When it comes to dealing with debt, communication is key. While it is common to want to avoid issues that you feel you have no control over — like owing money you can’t afford to pay back — facing the issue head-on is almost always the best thing to do.
In many cases, creditors are willing to work out some kind of agreement with you if you inform them of your situation and ask for help right away.
For example, if you recently lost your job and cannot afford to pay your credit card bill, your credit card company might be willing to lower your minimum payment or waive late fees if you explain the situation before the bill is due and agree to make full payments at a later date.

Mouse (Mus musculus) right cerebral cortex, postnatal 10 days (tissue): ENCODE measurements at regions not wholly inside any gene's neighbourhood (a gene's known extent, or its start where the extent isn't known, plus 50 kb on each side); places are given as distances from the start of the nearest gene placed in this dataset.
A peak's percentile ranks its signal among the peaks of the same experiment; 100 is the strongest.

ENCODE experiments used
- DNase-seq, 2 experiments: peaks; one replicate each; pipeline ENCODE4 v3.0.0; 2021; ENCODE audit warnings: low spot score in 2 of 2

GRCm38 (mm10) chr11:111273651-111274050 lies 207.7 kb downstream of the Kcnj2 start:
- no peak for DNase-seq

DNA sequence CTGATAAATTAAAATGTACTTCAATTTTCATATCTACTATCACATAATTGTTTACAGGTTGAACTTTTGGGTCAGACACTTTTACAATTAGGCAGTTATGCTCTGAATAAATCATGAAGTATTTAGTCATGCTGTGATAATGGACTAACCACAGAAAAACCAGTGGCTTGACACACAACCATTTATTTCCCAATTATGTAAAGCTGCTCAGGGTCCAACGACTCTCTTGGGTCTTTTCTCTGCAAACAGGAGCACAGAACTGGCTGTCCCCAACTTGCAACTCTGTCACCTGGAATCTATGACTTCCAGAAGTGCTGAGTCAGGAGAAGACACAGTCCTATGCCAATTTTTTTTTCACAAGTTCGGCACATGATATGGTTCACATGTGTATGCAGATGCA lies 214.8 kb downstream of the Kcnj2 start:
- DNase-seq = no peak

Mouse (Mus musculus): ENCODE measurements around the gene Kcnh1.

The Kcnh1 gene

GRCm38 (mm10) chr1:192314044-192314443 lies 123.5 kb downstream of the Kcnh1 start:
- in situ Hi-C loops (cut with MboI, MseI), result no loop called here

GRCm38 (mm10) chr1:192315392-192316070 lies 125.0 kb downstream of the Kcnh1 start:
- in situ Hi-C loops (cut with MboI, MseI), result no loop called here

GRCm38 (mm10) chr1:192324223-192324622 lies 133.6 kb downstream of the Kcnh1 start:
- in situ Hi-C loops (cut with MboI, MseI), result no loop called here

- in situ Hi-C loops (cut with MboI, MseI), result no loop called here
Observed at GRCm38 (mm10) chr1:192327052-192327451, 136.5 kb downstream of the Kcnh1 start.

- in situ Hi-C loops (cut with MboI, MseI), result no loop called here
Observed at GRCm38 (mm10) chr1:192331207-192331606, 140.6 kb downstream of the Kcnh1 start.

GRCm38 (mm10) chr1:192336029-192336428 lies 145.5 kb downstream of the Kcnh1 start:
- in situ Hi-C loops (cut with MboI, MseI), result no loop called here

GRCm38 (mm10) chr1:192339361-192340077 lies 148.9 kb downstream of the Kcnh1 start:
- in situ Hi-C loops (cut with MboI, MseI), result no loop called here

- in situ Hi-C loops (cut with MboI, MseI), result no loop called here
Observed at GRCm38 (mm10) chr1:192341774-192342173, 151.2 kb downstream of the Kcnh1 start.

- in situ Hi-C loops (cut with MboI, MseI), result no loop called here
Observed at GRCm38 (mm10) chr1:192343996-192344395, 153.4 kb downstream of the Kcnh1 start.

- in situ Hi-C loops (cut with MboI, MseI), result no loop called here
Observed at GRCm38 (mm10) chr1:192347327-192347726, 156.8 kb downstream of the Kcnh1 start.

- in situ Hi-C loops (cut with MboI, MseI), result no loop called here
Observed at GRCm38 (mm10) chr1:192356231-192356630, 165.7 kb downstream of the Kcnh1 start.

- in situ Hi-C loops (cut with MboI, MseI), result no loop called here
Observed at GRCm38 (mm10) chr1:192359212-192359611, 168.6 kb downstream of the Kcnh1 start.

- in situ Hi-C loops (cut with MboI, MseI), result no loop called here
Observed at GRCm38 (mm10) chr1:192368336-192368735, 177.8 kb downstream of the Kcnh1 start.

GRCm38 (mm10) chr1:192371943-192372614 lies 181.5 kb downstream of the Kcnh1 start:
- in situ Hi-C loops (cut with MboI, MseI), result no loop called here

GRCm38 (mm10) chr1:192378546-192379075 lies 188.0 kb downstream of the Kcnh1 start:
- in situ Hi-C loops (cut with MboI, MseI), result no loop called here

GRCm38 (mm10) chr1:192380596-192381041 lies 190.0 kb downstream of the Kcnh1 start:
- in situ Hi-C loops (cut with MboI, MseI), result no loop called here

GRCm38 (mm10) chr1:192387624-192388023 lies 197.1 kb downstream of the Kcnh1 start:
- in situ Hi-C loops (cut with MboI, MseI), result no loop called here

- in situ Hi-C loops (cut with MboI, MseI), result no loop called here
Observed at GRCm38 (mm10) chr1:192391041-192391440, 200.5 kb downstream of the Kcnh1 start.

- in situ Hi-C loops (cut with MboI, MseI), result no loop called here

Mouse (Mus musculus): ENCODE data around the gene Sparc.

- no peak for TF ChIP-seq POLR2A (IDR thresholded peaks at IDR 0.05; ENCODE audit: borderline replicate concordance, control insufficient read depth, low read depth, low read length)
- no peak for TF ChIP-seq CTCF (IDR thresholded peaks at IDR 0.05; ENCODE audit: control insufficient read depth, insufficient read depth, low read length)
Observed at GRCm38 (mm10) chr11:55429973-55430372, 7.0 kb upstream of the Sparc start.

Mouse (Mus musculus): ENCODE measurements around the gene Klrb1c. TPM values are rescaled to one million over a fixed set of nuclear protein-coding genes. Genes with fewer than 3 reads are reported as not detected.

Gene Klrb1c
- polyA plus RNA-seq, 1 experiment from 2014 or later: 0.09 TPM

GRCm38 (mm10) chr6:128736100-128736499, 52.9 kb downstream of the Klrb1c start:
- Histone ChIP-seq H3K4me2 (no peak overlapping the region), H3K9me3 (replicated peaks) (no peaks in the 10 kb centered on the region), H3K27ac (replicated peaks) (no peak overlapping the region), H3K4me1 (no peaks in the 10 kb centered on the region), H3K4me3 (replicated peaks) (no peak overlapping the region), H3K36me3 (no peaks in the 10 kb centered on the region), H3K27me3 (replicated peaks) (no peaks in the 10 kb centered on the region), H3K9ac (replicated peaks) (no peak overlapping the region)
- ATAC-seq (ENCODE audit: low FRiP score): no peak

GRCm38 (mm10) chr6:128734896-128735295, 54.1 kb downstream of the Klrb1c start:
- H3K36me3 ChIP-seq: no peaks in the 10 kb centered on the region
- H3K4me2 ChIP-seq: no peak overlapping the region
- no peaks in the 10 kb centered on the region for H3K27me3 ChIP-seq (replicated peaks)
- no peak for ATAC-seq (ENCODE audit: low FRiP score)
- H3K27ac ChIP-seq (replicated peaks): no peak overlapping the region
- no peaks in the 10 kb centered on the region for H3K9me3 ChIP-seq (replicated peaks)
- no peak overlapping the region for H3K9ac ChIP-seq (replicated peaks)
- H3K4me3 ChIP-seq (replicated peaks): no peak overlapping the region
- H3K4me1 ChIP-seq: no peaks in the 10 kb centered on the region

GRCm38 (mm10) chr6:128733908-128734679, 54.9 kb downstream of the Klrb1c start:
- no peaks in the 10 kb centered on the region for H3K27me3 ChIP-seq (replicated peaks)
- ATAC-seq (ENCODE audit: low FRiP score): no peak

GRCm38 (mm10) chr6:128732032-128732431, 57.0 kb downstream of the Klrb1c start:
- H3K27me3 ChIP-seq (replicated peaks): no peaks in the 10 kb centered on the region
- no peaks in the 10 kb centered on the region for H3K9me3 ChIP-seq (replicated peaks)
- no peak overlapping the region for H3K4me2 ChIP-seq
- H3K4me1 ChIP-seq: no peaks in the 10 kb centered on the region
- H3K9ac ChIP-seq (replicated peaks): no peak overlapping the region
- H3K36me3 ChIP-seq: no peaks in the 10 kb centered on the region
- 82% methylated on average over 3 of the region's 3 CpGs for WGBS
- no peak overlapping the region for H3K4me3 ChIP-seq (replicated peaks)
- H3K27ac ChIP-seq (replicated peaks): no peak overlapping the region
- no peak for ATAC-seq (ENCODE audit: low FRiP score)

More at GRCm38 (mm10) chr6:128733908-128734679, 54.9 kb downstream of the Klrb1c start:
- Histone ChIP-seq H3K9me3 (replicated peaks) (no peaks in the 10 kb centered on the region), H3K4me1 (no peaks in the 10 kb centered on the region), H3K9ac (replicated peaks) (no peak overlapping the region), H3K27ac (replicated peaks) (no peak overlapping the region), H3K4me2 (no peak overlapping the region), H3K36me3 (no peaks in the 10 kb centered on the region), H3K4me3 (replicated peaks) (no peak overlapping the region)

For additional tips on what to do if you are unable to make your minimum payment on your credit card and how to talk to your creditor about your situation, read the Consumer Financial Protection Bureau’s brochure called “Act fast if you can’t pay your credit cards.”
Of course, some financial situations are too serious for you to handle on your own. In these cases, you might need to depend on advice from an experienced bankruptcy lawyer in your area before you decide what action to take, whether it is filing for bankruptcy or a bankruptcy alternative.
According to the Anxiety and Depression Association of America, worrying about bills is an everyday anxiety that causes stress to countless Americans. The best way to tackle this stress is by dealing with it head on, and there are trustworthy services available to help you do this.
Source: Michigan State University Extension, “Communicating with creditors,” William Hendrian, August 29, 2014